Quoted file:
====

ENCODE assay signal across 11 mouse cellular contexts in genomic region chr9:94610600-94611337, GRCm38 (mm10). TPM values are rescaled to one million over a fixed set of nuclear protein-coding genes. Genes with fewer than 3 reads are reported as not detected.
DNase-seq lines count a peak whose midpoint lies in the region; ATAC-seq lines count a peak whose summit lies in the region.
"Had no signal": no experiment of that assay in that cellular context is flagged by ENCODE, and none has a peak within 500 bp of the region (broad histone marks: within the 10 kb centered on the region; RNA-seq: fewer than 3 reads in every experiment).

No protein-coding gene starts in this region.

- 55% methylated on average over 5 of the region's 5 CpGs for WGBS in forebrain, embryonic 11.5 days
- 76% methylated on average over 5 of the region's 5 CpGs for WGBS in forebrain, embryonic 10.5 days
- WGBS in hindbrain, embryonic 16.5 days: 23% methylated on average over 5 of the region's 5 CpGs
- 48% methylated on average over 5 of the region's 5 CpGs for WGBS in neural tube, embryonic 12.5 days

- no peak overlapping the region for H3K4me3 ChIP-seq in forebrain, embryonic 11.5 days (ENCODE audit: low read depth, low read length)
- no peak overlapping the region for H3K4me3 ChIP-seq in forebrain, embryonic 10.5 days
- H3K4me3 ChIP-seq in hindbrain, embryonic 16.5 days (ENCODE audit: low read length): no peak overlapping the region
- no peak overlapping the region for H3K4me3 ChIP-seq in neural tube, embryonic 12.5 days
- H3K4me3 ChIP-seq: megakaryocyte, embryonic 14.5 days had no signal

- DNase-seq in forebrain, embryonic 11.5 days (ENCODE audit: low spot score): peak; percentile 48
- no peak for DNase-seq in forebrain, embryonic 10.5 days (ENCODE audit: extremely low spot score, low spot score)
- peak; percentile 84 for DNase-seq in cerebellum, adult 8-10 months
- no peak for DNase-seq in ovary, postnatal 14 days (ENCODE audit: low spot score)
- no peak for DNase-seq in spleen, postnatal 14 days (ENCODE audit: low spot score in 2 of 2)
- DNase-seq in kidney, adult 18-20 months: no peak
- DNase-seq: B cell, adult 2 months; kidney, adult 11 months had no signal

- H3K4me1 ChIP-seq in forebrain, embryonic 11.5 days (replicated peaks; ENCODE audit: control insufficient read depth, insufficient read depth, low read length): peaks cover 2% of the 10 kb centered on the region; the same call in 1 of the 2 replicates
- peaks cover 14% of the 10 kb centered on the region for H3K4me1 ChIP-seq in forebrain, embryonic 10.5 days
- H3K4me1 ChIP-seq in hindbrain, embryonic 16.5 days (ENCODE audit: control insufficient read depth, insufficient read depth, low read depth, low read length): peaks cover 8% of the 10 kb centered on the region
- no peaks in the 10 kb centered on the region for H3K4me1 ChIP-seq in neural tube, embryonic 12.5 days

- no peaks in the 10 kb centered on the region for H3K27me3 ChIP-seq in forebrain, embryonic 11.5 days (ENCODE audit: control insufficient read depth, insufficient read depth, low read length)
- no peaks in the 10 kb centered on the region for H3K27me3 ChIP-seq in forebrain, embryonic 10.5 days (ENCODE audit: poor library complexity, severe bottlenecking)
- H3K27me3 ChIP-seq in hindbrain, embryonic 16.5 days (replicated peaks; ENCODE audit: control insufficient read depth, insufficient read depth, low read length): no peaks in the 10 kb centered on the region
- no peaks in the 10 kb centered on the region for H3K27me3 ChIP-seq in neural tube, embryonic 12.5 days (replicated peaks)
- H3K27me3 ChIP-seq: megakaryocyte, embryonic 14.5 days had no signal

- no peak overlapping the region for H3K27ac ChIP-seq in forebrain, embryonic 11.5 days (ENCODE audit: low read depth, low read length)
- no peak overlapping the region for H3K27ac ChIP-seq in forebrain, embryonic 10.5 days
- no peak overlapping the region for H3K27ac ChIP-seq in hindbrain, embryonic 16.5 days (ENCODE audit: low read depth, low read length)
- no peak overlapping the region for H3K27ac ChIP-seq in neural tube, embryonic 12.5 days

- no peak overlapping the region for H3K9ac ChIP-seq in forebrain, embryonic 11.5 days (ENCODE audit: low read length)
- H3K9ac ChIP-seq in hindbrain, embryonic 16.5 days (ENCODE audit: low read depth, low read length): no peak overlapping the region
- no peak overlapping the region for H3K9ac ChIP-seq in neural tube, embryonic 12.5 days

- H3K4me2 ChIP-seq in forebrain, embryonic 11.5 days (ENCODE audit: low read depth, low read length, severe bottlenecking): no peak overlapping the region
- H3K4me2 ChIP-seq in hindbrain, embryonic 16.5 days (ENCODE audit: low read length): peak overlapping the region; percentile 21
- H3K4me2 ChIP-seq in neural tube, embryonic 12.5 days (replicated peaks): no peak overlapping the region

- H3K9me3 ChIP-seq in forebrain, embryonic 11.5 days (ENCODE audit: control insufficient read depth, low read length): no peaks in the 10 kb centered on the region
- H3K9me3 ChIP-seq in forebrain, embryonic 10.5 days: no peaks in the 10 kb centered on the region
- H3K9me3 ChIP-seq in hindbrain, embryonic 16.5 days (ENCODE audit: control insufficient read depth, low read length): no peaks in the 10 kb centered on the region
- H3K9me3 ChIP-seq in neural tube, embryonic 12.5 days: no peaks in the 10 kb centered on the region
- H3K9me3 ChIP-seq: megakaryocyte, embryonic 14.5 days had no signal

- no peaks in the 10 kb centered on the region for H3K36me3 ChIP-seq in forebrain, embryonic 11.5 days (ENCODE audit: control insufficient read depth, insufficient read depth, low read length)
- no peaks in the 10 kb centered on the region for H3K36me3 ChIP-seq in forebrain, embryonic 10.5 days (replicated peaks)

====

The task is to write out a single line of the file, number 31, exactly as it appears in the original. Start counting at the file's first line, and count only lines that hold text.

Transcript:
- no peak overlapping the region for H3K27ac ChIP-seq in forebrain, embryonic 10.5 days